124. 124. 4.10.4 Configuration Management The three main goals of a configuration management system are: 1. To develop a consistent process to evaluate changes. 2. To create an environment that can review and approve appropriate changes to modify the project for the better. 3. To establish communication standards for the project management team to be able to communicate those changes to the appropriate Stakeholders.
  125. 125. 4.11 Close Project or Phase C
  126. 126. 4.11.2 Closing the Project • Close Project or Phase is the point at which the customer agrees to accept the product of the project. • This closure basically says that the work (product) of the project and the project are complete. • After Closing the Project, anything else will be warranty work or new work.
  127. 127. 4.11.3 Lessons Learned • Lessons can come along before the end of a project, as an opportunity that allows the team to learn from something and improve on the project as they are completing it. • If they come at the end of the project, the closing the project procedures come into play. • If they come before the end of the project, the closing procedures are not be a factor. Lessons Learned at the end of the phase or project • Lessons Learned can happen a number of different ways: • Meet with team and discuss what worked and what didn’t work on the project. • Questionnaire can be used to collect detailed feedback. • Combination of the two above to allow greater discovery and quantitative details.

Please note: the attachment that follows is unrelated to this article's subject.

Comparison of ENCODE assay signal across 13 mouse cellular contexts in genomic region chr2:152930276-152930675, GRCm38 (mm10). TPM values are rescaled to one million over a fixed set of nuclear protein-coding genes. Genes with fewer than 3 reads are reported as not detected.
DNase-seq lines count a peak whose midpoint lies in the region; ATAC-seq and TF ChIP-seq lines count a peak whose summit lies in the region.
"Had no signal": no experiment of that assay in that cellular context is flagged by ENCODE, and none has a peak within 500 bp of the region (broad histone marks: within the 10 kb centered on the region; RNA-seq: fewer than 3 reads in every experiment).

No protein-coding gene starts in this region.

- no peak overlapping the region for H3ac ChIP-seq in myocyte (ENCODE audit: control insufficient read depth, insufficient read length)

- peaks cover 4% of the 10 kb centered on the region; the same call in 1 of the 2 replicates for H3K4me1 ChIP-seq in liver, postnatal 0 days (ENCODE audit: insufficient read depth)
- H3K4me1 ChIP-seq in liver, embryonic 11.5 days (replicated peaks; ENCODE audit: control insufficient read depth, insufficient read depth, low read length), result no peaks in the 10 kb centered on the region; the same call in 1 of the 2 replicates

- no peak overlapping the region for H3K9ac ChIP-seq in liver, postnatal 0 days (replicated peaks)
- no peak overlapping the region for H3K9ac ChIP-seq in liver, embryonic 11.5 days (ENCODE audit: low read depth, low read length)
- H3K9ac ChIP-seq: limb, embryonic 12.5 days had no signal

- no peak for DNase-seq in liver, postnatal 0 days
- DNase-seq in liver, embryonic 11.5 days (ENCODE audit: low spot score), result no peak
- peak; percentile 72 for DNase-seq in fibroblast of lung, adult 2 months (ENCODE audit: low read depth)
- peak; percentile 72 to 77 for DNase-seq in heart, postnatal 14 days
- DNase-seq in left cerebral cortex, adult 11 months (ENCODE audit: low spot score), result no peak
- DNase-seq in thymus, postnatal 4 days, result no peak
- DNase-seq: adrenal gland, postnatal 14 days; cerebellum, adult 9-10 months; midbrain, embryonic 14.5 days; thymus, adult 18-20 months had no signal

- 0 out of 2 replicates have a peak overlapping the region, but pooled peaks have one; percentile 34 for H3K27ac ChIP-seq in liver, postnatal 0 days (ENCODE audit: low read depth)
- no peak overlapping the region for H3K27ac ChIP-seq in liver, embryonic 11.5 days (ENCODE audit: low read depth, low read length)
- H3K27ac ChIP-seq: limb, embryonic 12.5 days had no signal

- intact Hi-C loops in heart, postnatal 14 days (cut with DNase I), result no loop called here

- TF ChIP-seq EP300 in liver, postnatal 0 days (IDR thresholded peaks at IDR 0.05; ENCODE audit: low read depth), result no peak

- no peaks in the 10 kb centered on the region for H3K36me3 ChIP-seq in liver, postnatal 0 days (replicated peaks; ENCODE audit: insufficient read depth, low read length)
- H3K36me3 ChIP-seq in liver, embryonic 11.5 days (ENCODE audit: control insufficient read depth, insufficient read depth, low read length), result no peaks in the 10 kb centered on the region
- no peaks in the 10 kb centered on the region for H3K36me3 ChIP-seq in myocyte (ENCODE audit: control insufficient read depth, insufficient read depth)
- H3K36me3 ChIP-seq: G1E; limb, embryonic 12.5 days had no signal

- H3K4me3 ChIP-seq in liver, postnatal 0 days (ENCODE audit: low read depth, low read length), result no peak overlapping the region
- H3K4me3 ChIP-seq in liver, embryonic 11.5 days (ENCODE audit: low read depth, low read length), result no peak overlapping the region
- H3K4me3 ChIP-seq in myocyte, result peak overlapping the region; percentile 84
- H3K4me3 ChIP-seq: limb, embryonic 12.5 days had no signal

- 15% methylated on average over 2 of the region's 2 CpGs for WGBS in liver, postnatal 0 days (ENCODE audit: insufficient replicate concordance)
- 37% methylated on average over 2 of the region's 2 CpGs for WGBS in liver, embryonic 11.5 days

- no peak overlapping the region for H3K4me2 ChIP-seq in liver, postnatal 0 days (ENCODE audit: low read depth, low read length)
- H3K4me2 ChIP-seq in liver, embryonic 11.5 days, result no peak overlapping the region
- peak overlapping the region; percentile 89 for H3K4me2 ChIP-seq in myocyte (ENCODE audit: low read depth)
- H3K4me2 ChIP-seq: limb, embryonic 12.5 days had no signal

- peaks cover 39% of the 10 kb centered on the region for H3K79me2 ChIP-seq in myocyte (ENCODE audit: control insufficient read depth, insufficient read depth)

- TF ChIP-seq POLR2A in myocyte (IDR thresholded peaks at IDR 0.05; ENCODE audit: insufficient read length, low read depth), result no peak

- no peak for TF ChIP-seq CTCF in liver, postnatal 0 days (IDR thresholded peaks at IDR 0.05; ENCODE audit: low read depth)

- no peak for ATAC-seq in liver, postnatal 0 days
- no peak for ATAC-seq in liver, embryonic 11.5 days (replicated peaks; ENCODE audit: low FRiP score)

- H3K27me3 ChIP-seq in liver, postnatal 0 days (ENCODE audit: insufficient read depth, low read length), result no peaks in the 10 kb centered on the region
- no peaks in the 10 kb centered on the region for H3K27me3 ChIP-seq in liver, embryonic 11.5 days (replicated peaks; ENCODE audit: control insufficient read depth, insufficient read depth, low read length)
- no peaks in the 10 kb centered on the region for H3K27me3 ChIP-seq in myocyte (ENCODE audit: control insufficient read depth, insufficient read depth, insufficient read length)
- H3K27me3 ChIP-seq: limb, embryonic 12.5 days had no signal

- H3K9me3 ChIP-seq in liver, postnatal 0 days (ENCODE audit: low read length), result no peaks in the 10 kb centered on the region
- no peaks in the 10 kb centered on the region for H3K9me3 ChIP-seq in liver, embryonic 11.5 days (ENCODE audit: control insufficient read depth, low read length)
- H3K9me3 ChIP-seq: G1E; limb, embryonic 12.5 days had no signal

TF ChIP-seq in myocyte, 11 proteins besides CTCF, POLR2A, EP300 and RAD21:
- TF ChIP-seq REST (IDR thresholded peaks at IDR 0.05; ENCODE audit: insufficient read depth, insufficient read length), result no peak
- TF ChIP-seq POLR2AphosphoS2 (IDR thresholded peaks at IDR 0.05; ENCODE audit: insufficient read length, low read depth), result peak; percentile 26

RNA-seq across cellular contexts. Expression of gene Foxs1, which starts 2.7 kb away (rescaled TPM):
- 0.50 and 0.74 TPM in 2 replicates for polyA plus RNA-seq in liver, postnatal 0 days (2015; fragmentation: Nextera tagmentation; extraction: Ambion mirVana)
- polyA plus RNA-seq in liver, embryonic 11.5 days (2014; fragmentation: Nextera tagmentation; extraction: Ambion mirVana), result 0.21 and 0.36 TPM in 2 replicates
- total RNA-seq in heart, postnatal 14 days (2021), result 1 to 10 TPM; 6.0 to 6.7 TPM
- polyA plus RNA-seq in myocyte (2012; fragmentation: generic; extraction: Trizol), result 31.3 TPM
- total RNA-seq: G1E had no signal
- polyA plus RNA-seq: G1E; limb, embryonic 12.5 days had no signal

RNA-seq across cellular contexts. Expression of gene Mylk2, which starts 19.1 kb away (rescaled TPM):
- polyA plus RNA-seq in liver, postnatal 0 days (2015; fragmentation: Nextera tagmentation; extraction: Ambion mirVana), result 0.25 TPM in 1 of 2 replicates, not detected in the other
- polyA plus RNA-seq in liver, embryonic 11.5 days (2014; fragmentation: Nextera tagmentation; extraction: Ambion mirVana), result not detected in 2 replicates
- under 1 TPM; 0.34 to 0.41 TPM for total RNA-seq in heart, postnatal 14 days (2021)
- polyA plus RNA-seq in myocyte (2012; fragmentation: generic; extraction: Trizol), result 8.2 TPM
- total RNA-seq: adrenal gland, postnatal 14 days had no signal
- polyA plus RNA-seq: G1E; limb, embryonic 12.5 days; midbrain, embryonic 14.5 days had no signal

128. 128. 4.11.4 Close Project or Phase and Close Procurements
  129. 129. Exercises • As a team, use the Integration Mind Map to do Integration ITTO Matching Exercise. (pages 95 and 97) • Individually, do 10 questions of the Integration Practice Test. (pages 98- 99)